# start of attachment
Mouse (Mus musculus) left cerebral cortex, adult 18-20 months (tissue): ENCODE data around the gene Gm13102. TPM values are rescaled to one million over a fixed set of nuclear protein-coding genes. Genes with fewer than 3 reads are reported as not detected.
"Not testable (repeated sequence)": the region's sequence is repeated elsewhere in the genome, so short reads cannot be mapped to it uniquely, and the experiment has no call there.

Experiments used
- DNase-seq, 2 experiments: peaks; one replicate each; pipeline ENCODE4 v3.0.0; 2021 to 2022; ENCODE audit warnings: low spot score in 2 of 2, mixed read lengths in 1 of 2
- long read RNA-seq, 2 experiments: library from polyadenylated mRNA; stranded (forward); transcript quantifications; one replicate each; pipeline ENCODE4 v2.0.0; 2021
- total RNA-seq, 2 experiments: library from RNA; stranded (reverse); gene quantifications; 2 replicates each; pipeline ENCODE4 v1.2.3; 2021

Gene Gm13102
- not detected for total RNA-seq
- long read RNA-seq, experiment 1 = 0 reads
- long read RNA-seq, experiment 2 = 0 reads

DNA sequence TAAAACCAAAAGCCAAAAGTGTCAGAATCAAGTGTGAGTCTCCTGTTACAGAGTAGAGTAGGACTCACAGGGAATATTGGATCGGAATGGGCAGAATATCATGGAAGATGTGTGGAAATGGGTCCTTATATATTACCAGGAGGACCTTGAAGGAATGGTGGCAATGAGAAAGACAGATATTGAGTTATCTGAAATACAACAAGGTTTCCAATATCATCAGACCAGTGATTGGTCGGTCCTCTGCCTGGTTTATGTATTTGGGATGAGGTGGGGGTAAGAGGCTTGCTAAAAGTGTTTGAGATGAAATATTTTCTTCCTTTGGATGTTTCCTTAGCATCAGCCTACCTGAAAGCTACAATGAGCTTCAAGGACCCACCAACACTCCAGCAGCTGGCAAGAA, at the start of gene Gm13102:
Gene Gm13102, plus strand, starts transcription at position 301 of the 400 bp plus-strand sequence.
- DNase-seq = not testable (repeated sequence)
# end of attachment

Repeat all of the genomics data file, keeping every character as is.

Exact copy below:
Mouse (Mus musculus) left cerebral cortex, adult 18-20 months (tissue): ENCODE data around the gene Gm13102. TPM values are rescaled to one million over a fixed set of nuclear protein-coding genes. Genes with fewer than 3 reads are reported as not detected.
"Not testable (repeated sequence)": the region's sequence is repeated elsewhere in the genome, so short reads cannot be mapped to it uniquely, and the experiment has no call there.

Experiments used
- DNase-seq, 2 experiments: peaks; one replicate each; pipeline ENCODE4 v3.0.0; 2021 to 2022; ENCODE audit warnings: low spot score in 2 of 2, mixed read lengths in 1 of 2
- long read RNA-seq, 2 experiments: library from polyadenylated mRNA; stranded (forward); transcript quantifications; one replicate each; pipeline ENCODE4 v2.0.0; 2021
- total RNA-seq, 2 experiments: library from RNA; stranded (reverse); gene quantifications; 2 replicates each; pipeline ENCODE4 v1.2.3; 2021

Gene Gm13102
- not detected for total RNA-seq
- long read RNA-seq, experiment 1 = 0 reads
- long read RNA-seq, experiment 2 = 0 reads

DNA sequence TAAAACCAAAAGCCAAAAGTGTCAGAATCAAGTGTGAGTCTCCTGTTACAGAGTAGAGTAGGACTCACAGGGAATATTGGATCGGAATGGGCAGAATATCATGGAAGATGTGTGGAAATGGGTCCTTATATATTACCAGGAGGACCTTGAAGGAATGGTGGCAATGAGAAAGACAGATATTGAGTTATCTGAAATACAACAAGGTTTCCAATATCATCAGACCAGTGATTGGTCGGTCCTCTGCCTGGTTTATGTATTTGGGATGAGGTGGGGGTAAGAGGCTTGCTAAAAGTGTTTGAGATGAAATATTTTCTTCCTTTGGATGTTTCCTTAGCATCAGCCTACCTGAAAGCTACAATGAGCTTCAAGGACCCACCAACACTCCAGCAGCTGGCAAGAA, at the start of gene Gm13102:
Gene Gm13102, plus strand, starts transcription at position 301 of the 400 bp plus-strand sequence.
- DNase-seq = not testable (repeated sequence)